- Click "Export Gcode" and remember where you put it.
Done! If you're curious, open up the .gcode file with a text editor. You'll see that it's a bunch of lines of code! Each of these lines tells the printer to move to a place, spit out some plastic, change temp, or some other tiny part of the print process. Most GCODE files are thousands of lines long. This GCODE file is catered to the exact object you want to print, the printer you selected, and the settings you chose. Printing it on a different printer would cause your object to be the wrong size at best, and fail to print at worst. If you want to print on a different printer you need to make a new GCODE file. It's sometimes handy to include the printer name in the name of the GCODE file to prevent this.
We're finally ready to print! A quick word on how a print works:
A 3D printer's electronics board accepts a single line of GCODE and executes it. This isn't a very useful function by itself, so the printer needs a host. A print host is a piece of software that takes a GCODE file and feeds it, line by line, to a printer over a USB connection. The host usually also offers other functinality like letting you heat up the printer and move it around. Currently all the lab printers use a special host called Octoprint. If you want to get right to it, head to your web browser and type the IP address of the printer you're using (Look for a sticker on the printer). You'll be taken to its OctoPrint page. Click "Upload Gcode" and select your GCODE file. Click the printer icon next the uploaded file's name, and your print will start as soon as the printer heats up! For more details about Octoprint, check out its Wiki page.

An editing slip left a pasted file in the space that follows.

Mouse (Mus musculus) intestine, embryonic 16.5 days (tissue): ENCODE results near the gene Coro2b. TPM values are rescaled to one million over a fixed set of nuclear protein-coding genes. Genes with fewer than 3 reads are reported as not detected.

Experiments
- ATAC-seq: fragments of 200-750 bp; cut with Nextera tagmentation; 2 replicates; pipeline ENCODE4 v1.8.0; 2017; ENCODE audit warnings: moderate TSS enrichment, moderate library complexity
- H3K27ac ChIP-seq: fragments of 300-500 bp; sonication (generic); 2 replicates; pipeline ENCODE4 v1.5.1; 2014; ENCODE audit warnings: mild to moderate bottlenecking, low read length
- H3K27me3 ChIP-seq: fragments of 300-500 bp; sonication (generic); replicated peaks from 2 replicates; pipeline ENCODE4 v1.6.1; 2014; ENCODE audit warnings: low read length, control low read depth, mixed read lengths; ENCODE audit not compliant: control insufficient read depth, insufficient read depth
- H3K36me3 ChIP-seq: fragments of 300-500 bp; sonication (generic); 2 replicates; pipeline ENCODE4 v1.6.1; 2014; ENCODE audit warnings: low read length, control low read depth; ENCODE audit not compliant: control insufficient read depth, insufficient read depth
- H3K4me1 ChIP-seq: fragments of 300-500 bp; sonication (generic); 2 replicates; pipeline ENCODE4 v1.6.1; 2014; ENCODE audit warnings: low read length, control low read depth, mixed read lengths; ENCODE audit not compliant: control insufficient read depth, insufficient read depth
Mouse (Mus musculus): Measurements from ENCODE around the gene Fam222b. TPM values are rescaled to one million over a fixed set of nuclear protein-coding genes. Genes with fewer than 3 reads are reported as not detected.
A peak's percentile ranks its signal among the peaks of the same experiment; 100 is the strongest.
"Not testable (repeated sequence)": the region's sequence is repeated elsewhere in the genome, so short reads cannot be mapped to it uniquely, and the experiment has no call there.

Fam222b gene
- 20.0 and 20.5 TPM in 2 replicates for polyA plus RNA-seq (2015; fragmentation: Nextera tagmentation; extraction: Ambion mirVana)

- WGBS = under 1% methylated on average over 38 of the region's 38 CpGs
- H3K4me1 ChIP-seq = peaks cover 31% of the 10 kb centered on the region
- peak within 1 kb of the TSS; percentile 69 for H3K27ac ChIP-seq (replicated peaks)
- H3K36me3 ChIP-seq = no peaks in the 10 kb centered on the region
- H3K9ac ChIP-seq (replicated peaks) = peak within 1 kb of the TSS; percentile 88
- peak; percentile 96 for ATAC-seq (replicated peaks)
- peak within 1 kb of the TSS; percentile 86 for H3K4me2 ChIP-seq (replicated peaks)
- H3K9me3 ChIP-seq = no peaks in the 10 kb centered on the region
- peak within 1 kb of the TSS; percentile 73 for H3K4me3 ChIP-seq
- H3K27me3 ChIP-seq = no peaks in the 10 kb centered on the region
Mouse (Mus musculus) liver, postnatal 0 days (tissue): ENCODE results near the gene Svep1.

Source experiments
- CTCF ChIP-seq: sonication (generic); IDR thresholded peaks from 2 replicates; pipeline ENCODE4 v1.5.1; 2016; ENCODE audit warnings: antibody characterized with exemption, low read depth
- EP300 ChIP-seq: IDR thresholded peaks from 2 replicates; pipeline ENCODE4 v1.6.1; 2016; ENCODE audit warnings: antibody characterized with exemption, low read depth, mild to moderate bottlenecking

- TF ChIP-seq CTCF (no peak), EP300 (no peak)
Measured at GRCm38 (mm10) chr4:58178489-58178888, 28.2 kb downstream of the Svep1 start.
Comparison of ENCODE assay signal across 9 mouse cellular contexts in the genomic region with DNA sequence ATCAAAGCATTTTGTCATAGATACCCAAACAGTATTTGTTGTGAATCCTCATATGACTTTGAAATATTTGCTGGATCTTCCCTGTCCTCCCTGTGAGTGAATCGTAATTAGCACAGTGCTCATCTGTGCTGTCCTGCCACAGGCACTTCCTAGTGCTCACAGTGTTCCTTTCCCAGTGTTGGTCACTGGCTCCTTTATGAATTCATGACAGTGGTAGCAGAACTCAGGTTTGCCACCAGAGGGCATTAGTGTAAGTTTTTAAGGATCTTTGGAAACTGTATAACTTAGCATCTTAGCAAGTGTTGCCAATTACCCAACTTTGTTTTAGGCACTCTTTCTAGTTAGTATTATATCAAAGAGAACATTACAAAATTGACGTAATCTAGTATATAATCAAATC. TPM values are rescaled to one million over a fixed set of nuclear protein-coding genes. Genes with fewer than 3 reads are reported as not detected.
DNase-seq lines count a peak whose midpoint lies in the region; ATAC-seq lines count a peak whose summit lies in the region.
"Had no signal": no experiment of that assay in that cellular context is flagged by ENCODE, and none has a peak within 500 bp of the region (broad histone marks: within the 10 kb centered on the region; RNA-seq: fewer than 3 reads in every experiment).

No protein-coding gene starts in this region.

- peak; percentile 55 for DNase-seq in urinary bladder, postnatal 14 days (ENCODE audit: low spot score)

If you're working on a printer without Octoprint, you'll need to use either your computer or the lab's as the host. Download a free print host program - Repetier is a good one. Plug in to the printer with a USB A-to-B cable, turn on the printer, and start the host. Click "Connect" and you should have control of the printer! Input your printer's settings to Repetier and load some GCODE.